The present invention therefore also discloses methods whereby a relatively narrow stripe or band of coating material may be applied to a product. Most preferably, the product and the means for applying the coating rotate and are placed in close proximity. The means for applying the coating is preferably at least partially immersed in a quantity of coating material and passes therethrough while rotating. Using the embodiments illustrated in FIG. 6, it is possible not only to provide a different color "band" or stripe, but to also increase the thickness of the coating in a specified section, thereby creating the appearance of a seam or an overlapped gelatin capsule.
Referring now to FIG. 9, there is schematically shown a coating apparatus of the present invention which includes a separate rotating means 70 and an elevated dryer means 300. The dryer means 300 is shown positioned directly above the conveyor means 90 resulting in an efficient utilization of manufacturing space. A first elevator means 302 transfers plates 50 from the conveyor means 90 to the dryer means 300. After traversing the dryer means 300, a second elevator means 304 transfers the plates 50 from dryer means 300 to conveyor means 90, for further processing. Such further processing includes transfer means 92 which transfers the product to empty plate 50' and to a complementary coating apparatus having identical dipping, rotating and drying means for applying a second coating to the product. Unloading means 94 deposits coated products into a collection bin 96.
Dryer means 300 is comprised of a first section 306 through which the plates 50 are transported both horizontally and vertically upward, and a second section 308 through which the plates 50 are transported both horizontally and vertically downward. Means 310 for transporting the plates 50 through the dryer includes a plurality of vertically spaced guide means 312 along which the plates 50 are horizontally transported through the dryer. The transporting means 310 also includes horizontal transfer means 314 and 316 for transferring plates 50 from the elevator means 302 to the dryer means 300. Transfer means 314 transfer plates 50 from elevator means 302 to the first section 306, and transfer means 316 transfer plates 50 from elevator means 304 to the second section 308. Transporting means 310 also includes vertical transfer means 318 and 320 for transporting plates 50 vertically through the dryer 300. Vertical transfer means 318 transfer plates 50 between vertically spaced guide members 312 by transferring the plate to the next highest guide member 312. In a complementary manner, vertical transfer means 320 transfers plates 50 to the next lowest guide means 312. The dryer means 300 further includes mid-elevator means 322 interposed between the first section 306 and the second section 308. Mid-elevator means 322 transfer plates 50 upward between guide means 312 in the first section 306 and downward between guide means 312 in the second section 308.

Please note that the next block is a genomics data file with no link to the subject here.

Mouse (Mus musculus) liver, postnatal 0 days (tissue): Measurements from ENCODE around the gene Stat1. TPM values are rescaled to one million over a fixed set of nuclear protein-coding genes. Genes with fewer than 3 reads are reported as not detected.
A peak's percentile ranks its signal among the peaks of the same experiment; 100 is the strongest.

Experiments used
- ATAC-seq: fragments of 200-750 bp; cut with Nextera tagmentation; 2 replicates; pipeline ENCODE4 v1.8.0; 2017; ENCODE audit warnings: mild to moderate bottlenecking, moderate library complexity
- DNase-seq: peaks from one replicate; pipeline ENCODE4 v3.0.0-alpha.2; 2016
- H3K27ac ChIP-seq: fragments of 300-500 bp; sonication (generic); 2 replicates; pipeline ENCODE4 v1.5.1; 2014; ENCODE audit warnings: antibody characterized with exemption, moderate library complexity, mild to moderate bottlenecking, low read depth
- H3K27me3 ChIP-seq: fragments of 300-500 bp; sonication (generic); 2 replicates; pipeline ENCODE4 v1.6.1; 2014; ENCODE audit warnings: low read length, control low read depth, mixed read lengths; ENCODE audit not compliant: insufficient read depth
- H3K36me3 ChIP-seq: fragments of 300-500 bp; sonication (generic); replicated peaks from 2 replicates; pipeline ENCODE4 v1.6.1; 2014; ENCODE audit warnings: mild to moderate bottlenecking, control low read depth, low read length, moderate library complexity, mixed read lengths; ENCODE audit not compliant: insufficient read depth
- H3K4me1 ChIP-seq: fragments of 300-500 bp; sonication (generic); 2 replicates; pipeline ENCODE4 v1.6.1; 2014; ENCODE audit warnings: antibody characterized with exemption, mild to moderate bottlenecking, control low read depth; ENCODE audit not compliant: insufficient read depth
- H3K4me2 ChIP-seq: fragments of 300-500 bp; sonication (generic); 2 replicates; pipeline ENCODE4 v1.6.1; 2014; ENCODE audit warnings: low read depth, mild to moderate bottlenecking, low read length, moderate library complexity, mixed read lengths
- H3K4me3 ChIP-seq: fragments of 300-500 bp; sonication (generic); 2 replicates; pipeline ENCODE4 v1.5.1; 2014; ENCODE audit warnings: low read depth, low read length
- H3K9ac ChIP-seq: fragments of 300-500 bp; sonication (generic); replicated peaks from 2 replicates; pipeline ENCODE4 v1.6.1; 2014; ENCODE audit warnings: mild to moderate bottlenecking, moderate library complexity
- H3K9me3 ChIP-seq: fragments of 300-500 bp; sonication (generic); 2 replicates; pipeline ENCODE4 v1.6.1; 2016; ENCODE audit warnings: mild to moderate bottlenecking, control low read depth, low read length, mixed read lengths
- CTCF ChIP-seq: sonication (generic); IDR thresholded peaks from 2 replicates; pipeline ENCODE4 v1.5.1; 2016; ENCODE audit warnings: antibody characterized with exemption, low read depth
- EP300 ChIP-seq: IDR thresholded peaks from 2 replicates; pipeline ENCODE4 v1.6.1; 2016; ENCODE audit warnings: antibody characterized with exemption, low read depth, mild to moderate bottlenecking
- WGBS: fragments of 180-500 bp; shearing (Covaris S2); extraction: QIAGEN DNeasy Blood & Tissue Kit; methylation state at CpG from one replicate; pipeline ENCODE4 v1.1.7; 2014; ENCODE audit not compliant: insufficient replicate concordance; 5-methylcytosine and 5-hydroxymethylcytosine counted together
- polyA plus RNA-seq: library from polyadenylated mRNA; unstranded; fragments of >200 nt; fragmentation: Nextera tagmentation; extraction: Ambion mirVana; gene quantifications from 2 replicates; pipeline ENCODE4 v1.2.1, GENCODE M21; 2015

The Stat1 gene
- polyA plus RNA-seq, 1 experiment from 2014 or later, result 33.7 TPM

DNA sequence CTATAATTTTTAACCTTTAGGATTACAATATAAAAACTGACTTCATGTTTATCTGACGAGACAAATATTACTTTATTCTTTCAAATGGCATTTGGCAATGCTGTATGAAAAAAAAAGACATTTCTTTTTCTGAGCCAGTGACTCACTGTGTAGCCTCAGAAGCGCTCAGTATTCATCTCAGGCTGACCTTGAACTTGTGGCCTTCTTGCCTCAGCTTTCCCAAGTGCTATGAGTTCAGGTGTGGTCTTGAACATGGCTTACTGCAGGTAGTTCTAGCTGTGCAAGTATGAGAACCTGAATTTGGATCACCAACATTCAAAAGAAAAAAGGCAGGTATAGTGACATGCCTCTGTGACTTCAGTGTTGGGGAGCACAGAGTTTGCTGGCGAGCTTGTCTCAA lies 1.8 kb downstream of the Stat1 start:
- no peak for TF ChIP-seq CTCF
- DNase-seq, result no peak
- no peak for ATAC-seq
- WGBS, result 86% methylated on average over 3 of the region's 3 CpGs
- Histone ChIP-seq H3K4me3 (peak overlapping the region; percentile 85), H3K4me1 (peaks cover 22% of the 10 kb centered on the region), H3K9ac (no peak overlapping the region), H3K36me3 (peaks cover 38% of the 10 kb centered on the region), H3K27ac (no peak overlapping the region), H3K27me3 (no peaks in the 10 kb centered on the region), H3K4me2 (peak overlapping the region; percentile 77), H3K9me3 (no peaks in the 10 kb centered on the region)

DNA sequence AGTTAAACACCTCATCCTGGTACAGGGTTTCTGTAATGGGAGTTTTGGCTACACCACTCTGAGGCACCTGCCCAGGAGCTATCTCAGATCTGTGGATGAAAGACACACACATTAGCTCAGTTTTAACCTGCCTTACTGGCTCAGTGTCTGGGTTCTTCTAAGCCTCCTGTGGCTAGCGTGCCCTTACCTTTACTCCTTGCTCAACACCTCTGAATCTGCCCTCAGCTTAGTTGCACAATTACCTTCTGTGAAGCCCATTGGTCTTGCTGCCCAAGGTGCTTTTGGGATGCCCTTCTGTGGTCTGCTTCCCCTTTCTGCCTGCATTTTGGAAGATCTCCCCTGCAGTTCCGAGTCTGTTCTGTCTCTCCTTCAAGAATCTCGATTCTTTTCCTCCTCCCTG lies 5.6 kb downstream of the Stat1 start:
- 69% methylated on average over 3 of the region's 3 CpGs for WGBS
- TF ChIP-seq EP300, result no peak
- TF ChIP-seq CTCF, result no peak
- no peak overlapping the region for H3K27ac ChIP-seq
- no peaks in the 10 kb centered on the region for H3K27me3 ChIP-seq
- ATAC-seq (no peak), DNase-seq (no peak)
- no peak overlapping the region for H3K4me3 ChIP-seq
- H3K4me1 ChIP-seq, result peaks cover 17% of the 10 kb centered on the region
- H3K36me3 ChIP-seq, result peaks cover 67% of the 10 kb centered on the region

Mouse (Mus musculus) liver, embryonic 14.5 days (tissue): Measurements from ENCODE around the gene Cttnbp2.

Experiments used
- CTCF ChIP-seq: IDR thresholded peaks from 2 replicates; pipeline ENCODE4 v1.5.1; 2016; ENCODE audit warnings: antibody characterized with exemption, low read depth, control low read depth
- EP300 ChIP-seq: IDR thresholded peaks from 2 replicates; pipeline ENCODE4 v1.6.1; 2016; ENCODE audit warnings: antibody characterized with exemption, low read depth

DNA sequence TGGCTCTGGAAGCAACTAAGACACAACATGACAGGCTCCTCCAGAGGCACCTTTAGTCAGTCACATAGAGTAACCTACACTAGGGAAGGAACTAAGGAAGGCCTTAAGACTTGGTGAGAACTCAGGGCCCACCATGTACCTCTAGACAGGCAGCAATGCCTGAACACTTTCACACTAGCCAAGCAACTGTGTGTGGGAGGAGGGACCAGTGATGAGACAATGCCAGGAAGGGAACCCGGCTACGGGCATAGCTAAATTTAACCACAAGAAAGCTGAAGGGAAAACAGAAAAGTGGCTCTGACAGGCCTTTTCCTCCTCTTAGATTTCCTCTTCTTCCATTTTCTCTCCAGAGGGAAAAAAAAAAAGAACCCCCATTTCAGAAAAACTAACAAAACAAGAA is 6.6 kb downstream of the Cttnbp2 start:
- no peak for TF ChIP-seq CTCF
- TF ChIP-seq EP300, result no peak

After each plate 50 is processed by the dipping and rotating stations, the plates are advanced into elevator means 302 and transferred vertically to dryer 300. In a preferred embodiment of the invention, a first incremental advancement means 95 is provided for precise loading of tablets by the feeder apparatus 80 and a second incremental advancement means 96 is provided to advance the plates through the processing stations. As each plate 50 moves beneath the feeder apparatus, a row of product is correctly positioned and inserted into spaces within the plate 50. The advancement of each plate 50 also advances the plates which have been filled. Thus, by pushing the leading edge of a first plate against the trailing edge of the plate in front of it, the need for a motive force to move the plates along the conveyor is eliminated. The incremental length of each advance by advancement means 95 is equal to the pitch between rows of product. However, the rate of advance by advancement means 96 is increased after a plate has been filled. As illustrated, after three plates are full, one plate is advanced at a greater pitch length as shown, which is equal to the width of a plate. By increasing the incremental length of the advancement of the plates, timing advantages are obtained which increase the overall efficiency of the production cycle. It should be noted that after the increment has been increased, the plates are again in close-spaced relation so as to urge against one another. As before, this eliminates the need for further sources of motive force to move the plates through the apparatus.
As is illustrated in FIG. 9, the plates 50 are advanced from conveyor means 90 into a plate entry station 324 of elevator 302. Plate entry station 324 is contiguous with conveyor 90 so that the advancement means 96 will cause plates 50 to be moved into entry station 324. Upon being moved into the entry station 324, the plates 50 are grabbed by an engagement means 326 which engage the side edges of plates 50. The plates 50 are then raised incrementally by a plurality of engagement means 326 through a series of intermediate plate retaining means 328 until exit station 330 is reached. Several embodiments for raising the plates 50 through the entry, intermediate and exit stations will be described in more detail below with reference to FIGS. 13 through 17.
After each plate 50 reaches the exit station 330, transfer means 314 transfers the plate into dryer means 300. FIG. 10 shows one embodiment of the transfer means 314. In the embodiment shown in FIG. 10, transfer means 314 includes a pair of pusher bars 332 that contact longitudinal side edges of plates 50 and push the plates 50 into the drive means 300. The pusher bars 332 are rotatably secured to articulating arms 334 which are mounted to a rotating shaft 336.